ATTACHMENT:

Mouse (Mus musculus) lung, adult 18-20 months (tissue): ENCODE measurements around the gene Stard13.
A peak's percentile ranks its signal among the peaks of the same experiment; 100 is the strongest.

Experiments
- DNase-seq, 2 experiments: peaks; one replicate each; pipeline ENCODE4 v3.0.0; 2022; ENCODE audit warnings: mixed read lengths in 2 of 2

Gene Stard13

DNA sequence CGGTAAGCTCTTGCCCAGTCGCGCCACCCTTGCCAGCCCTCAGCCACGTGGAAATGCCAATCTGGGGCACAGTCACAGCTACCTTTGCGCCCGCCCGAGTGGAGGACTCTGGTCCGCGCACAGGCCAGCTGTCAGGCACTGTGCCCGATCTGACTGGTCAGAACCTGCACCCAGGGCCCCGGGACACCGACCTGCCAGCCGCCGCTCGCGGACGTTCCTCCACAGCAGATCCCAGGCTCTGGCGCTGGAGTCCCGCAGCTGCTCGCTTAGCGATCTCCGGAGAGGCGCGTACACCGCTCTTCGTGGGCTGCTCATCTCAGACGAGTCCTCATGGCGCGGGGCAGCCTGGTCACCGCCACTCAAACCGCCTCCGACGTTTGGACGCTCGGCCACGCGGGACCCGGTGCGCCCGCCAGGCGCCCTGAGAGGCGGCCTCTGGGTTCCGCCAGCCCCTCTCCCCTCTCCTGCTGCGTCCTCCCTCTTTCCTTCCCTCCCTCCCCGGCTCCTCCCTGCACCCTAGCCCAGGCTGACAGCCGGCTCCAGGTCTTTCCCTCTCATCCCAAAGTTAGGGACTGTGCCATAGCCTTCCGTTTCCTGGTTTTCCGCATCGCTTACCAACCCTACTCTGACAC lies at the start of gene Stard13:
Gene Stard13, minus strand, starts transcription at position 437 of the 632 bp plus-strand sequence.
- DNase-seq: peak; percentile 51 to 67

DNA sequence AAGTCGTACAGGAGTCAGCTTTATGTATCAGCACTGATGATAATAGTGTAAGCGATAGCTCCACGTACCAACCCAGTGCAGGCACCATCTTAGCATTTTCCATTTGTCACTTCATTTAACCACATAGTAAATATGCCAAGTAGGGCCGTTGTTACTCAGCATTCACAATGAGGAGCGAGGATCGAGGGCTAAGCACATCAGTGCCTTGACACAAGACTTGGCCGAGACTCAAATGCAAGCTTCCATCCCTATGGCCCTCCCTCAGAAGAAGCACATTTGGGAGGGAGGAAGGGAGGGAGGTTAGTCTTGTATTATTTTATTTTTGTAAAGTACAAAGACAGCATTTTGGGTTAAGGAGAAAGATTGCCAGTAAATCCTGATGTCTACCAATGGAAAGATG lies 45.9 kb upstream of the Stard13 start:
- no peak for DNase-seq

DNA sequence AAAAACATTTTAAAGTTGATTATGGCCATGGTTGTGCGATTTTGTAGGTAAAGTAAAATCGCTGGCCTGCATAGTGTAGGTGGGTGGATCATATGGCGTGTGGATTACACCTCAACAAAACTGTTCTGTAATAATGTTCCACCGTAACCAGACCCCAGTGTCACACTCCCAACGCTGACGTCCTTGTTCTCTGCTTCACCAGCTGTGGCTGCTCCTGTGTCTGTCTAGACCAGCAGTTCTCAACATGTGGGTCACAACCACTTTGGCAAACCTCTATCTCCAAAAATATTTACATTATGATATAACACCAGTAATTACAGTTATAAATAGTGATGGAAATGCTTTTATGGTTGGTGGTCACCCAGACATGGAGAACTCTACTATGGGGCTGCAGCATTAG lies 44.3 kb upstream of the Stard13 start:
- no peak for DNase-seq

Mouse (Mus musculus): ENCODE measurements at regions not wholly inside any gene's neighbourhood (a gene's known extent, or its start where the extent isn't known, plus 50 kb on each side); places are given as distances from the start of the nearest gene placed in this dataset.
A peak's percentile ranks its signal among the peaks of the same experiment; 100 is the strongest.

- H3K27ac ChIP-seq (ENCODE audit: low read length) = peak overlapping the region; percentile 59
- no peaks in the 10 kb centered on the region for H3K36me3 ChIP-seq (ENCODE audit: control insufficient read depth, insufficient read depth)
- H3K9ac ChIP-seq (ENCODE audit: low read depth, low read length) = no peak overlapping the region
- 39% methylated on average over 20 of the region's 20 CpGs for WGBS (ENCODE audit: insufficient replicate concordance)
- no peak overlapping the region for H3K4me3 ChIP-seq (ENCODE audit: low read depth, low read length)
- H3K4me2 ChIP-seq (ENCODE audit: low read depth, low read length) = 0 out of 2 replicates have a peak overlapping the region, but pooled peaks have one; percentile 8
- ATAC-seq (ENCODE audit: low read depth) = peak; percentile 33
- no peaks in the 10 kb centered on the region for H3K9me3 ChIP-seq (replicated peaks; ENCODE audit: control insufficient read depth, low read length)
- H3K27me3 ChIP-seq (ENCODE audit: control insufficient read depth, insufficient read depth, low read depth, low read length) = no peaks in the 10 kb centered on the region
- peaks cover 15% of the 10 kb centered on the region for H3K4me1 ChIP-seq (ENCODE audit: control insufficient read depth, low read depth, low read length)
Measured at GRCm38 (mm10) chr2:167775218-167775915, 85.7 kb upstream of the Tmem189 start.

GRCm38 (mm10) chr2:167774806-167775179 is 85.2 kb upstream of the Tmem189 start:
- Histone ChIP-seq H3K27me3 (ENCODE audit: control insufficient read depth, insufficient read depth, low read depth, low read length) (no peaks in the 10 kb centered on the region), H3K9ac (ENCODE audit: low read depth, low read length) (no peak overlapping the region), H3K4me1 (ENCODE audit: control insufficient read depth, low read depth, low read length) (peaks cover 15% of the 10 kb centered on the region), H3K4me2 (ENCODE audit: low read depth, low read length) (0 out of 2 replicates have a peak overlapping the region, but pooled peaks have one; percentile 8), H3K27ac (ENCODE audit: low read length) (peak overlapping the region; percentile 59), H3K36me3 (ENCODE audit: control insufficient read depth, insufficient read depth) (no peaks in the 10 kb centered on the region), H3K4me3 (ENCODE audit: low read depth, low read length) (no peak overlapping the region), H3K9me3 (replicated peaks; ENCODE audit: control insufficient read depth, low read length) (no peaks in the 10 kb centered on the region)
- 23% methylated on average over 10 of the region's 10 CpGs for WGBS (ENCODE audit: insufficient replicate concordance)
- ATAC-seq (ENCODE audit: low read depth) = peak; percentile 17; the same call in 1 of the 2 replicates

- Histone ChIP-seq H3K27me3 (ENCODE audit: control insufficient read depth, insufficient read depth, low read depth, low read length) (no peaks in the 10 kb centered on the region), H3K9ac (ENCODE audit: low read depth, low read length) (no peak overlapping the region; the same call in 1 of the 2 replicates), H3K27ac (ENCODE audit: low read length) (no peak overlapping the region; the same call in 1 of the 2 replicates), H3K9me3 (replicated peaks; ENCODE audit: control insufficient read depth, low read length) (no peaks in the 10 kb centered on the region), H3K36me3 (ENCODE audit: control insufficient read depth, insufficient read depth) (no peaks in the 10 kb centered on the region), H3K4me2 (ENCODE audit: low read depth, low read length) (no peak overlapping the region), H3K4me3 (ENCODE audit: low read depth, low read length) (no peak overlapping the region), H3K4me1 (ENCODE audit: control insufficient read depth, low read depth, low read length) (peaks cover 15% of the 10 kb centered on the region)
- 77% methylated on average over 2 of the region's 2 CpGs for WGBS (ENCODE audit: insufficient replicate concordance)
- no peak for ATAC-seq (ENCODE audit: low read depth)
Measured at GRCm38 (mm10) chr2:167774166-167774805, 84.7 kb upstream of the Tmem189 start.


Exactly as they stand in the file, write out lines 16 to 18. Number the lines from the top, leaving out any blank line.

- no peaks in the 10 kb centered on the region for H3K36me3 ChIP-seq (ENCODE audit: control insufficient read depth, insufficient read depth)
- H3K9ac ChIP-seq (ENCODE audit: low read depth, low read length) = no peak overlapping the region
- 39% methylated on average over 20 of the region's 20 CpGs for WGBS (ENCODE audit: insufficient replicate concordance)